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Cape Town’s Premier Manufacturing Jeweller

A wedding ring is a modern-day symbol of eternal love and commitment to another person, but did you know that wedding rings have been around for many millennia – if one looks back almost 3000 years ago, one will find the first recorded history of the wedding ring. Many people all over the world are in possession of a wedding ring but the history of this priceless and significant piece of jewellery is widely unknown.

History of the Wedding Ring: Egypt: Bronze finger-ring, engraved bezel: female bust with headdress. Image Source: The British Museum
Egypt: Bronze finger-ring, engraved bezel: female bust with headdress. © The Trustees of the British Museum

What is the origin of the Wedding Ring?

Ancient Egypt was one of the first civilizations recorded to exchange rings as a symbol of love and commitment between two people. Although this first exchange occurred many years ago, the symbolism of the wedding ring remains relevant even in today’s times. The make-up of the ring has however changed drastically over the years. The first wedding rings exchanged in Ancient Egypt were made of hemp or braided reeds. These materials proved to not last long and as such the materials were later changed to leather and ivory to create a more durable piece of jewellery.

History of the Wedding Ring: An example image of a wedding ring made from braided reed
An example image of a wedding ring crafted from braided reed

Ancient Egyptians also used the wedding ring as a symbol of wealth. The type of material used would often represent how wealthy the person giving the ring was, as the more durable the material was, the more expensive it was too. It was also of the belief that the more the person giving the ring spent on creating the ring, the more they loved the person whom they were giving it to.

History of the Wedding Ring Bone finger ring and Mother of Pearl finger ring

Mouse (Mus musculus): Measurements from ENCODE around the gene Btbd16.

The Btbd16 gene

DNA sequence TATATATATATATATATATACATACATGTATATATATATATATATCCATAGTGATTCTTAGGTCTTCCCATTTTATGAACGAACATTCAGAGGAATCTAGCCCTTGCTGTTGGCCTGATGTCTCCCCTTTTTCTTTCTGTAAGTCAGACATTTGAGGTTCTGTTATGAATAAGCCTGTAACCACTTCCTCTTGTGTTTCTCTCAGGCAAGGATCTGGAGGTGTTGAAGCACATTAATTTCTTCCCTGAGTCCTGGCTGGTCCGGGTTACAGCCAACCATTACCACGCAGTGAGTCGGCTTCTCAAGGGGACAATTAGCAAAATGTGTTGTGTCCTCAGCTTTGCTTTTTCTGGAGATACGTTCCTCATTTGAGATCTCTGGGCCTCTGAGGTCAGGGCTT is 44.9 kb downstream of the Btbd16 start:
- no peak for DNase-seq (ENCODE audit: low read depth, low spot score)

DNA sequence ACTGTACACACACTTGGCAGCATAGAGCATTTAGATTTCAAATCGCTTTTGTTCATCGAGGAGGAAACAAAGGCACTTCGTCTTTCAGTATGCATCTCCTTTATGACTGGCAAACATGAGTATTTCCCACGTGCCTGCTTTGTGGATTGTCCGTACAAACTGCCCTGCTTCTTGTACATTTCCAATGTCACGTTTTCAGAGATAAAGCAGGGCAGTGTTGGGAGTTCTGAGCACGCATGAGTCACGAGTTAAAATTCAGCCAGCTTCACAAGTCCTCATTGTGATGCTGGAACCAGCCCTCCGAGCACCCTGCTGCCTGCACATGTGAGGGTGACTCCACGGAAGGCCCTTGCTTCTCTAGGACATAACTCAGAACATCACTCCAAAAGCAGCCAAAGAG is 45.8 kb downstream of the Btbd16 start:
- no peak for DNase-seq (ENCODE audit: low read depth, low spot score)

© The Trustees of the British Museum
Africa, Egypt: Bone finger ring and Mother of Pearl finger ring
© The Trustees of the British Museum

How did the Wedding Ring evolve?

Ancient Rome was the next civilization to take part in the exchanging of rings between a man and his wife-to-be. These rings were even more durable than the ones exchanged in Ancient Egypt as they were made from iron. The purpose of using iron was for the Ancient Romans to reflect the strength and bond within the marriage through the durable nature of the iron. The use of iron to make up a wedding ring started a trend that is prevalent in today’s times. This trend is the use of precious metals in wedding bands.

History of the Wedding Ring: A complete cast copper-alloy finger ring probably dating to the Post Medieval period. The ring has a 'D' shaped section and is inscribed on the inside: "[...] Mind Me X X". . Image Source: The Portable Antiquities Scheme/ The Trustees of the British Museum, CC BY-SA 4.0 https://creativecommons.org/licenses/by-sa/4.0, via Wikimedia Commons
A complete cast copper-alloy finger ring probably dating to the Post Medieval period. The ring has a ‘D’ shaped section and is inscribed on the inside: “[…] Mind Me X X”. . Image Source: The Portable Antiquities Scheme/ The Trustees of the British Museum, CC BY-SA 4.0 https://creativecommons.org/licenses/by-sa/4.0, via Wikimedia Commons